An estimated 75 female-run businesses in Tucson bring in at least $1 million per year in revenue, according to the Women Presidents' Organization.
So far, 30 of them have joined a new Tucson chapter of the organization, a global peer advisory group for women who run or own million-dollar businesses, said Kandy Hirsch, the local chapter chairwoman.
Nationally, about 20 percent of $1 million businesses are owned and run by women - and many of these businesses have surpassed the multimillion-dollar mark. The number of female-owned businesses has increased 59 percent nationally since 1997.
In Arizona, there are 137,600 female-owned firms, says a new report called the State of Women-Owned Businesses. The report, commissioned by American Express Open, placed Arizona in the top 10 states for female-owned businesses.
While many of those firms are in Phoenix, Tucson women are representing the Old Pueblo well.
In Tucson's chapter of the Women Presidents' Organization, Hirsch acts as a coach, mediator and facilitator at the monthly gatherings, where members discuss issues, problems and successes.
"Women need connection with each other," Hirsch said.
Despite the diversity in the types of businesses represented, Hirsch said many of them face similar issues.
Group discussions are confidential to create a trusting environment for women to open up.
"The trust is amazing," said Kuumba Piazza, owner of Kuumba Made. "We really support one another."
The goals of the organization are to help each other do better business, share expertise and learn better business practices, Hirsch said.
From a body botanicals manufacturer to an environmental remediation company, the following five businesses bring in more than a million dollars each year and are all run by Tucson women who belong to the organization:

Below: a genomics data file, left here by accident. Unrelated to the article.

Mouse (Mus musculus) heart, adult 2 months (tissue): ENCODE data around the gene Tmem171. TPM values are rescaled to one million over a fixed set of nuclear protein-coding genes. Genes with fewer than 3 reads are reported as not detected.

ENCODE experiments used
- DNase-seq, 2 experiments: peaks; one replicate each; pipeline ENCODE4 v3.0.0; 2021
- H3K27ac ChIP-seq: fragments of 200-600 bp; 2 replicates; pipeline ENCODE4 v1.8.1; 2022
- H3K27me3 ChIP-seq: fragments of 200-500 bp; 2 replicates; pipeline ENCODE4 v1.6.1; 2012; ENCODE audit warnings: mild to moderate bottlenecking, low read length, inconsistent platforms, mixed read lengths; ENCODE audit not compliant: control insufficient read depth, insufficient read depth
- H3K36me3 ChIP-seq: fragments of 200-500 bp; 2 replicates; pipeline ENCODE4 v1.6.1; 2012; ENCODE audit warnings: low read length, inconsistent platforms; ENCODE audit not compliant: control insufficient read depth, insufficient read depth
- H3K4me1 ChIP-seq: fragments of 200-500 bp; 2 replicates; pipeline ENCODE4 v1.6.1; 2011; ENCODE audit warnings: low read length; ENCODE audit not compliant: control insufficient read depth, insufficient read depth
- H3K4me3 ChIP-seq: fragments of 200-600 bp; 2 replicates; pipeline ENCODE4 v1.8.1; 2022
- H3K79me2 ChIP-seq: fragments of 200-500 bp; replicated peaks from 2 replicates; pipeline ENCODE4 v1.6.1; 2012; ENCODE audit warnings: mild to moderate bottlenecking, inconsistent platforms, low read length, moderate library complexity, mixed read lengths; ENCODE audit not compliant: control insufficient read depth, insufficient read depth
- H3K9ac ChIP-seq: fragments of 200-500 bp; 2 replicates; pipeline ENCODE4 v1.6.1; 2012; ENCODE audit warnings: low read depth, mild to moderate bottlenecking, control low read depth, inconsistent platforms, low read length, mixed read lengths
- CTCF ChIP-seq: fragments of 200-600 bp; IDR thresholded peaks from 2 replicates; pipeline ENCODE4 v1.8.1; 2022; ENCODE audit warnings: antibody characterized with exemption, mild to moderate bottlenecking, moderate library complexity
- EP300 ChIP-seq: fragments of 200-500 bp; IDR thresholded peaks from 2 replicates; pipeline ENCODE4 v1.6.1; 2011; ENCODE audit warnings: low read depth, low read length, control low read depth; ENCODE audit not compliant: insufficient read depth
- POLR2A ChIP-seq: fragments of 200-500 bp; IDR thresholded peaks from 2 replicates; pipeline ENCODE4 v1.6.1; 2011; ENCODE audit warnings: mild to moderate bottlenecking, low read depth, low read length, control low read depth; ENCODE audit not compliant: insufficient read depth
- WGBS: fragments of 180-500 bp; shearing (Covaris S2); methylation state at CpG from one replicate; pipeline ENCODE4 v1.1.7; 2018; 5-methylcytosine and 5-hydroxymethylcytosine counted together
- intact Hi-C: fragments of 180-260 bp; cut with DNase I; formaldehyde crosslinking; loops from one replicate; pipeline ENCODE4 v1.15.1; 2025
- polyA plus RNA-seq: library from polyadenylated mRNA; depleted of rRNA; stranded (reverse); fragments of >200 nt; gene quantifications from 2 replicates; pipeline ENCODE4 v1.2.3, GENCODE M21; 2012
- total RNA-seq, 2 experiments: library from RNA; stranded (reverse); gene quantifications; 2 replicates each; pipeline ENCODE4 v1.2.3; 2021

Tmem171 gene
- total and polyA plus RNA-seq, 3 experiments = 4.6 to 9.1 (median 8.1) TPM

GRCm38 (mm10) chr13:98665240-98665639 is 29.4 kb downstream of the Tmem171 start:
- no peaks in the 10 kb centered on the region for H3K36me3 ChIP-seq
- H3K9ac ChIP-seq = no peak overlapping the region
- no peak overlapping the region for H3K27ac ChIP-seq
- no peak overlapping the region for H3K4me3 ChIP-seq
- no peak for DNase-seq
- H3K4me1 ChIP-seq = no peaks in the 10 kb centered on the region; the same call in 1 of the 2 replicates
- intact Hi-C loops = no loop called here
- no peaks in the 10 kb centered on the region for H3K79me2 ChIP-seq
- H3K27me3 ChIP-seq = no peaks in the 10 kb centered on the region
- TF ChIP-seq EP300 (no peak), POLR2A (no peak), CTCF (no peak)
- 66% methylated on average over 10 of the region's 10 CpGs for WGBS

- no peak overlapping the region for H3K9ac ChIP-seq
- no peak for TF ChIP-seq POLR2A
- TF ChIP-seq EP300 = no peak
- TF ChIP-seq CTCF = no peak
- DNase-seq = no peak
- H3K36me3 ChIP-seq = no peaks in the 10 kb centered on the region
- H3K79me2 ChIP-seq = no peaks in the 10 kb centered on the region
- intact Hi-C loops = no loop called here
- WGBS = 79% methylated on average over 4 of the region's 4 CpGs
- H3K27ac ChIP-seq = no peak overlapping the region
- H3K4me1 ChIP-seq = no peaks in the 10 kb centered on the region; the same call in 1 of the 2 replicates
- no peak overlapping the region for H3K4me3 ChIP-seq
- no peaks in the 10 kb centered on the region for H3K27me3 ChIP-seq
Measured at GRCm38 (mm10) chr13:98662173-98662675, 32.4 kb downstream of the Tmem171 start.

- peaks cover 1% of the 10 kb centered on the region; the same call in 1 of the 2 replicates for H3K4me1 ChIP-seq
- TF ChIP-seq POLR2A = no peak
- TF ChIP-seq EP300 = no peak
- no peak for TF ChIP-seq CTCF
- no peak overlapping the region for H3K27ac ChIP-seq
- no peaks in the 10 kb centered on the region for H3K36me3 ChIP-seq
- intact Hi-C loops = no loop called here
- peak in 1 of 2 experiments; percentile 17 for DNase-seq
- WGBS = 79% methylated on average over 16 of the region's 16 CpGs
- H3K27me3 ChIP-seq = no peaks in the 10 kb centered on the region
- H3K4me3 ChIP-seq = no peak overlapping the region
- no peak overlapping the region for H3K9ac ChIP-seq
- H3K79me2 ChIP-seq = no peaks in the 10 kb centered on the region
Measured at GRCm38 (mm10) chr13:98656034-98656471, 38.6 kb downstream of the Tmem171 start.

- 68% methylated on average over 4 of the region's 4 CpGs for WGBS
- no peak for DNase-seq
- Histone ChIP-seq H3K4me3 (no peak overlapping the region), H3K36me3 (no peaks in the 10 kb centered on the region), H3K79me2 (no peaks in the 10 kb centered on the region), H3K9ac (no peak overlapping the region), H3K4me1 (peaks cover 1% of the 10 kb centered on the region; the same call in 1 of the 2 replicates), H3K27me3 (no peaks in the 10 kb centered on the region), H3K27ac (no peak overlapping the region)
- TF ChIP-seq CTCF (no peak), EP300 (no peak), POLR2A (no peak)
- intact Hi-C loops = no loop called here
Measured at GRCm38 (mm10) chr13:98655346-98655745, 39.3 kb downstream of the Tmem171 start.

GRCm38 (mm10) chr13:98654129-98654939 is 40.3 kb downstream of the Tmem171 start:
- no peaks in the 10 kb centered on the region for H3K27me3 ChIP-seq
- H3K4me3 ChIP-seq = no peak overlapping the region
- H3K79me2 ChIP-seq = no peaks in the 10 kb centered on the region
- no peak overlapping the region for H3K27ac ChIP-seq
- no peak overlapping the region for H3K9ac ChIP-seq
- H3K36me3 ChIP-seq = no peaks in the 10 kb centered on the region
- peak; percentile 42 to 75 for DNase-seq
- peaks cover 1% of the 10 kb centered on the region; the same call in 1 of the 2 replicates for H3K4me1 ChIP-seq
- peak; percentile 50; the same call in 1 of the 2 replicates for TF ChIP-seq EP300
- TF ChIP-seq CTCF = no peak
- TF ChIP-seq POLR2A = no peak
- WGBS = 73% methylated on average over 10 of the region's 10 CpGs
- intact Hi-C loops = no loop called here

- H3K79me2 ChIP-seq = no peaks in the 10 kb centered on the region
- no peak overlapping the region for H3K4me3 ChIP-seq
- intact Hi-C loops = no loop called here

Kuumba Made creates and sells natural fragrances, botanical body care and herbal first-aid products. Piazza started the company about 30 years ago after friends from the Caribbean taught her how to make coconut oil.
"I'd sit on the floor of my apartment and grate coconuts by hand," she said of her humble beginnings. "I used to sell my products on the streets."
It took some time, but Piazza recently exceeded the $1 million mark. "I feel like I just climbed the ladder. I did it all myself," she said.
Piazza said she's been satisfied with growing slowly, but since joining the WPO, she feels inspired, and feels it's helping her grow her business even more.
Kuumba Made products are available at about 90 percent of Whole Foods Market locations.
Products also are available at Sprouts and Kuumba Made's retail store, 410 E. Fort Lowell Road.
Southwest Hazard Control
Southwest Hazard Control is an environmental remediation company with locations in Tucson, Phoenix, Albuquerque, Sparks, Nevada and San Leandro, Calif.
Chrisann Karches, the company's president, said it brought in $17 million last year.
The company started out as a consulting company in 1982 and moved into doing remediation activities in 1984.
Karches started working with Southwest Hazard Control as the secretary and did some accounting while she was in college in 1982. She also cleaned the office, worked on jobsites on an Indian reservation and did lab work. "Jack of all trades," she called herself.
The biggest challenge for her when starting out was other people's lack of confidence in her. "When you're younger, people assume you're not qualified," Karches said. "But I never believed it."
Karches became president of the company about 15 years ago.
About 10 years ago, it started to feel like she had made it, she said. "It felt like the revenue was up to where we didn't have to worry, and I had confidence."
The Maids, one of Tucson's most well-known maid services, has been open since 1986.
Suzanne Faustlin bought the Tucson franchise about 15 years ago with her husband, and is president of the company.
The sluggish economy has been Faustlin's biggest challenge.
"We were at a double digit growth rate until four years ago - now we are single digit. But, we're still growing," Faustlin said.
She attributes that growth to being bold and coming up with unique opportunities.
"We wanted to keep everybody employed," she said. "We did that and continued to grow."
When the Faustlins bought The Maids, there were 13 employees. That number has gone up to 47.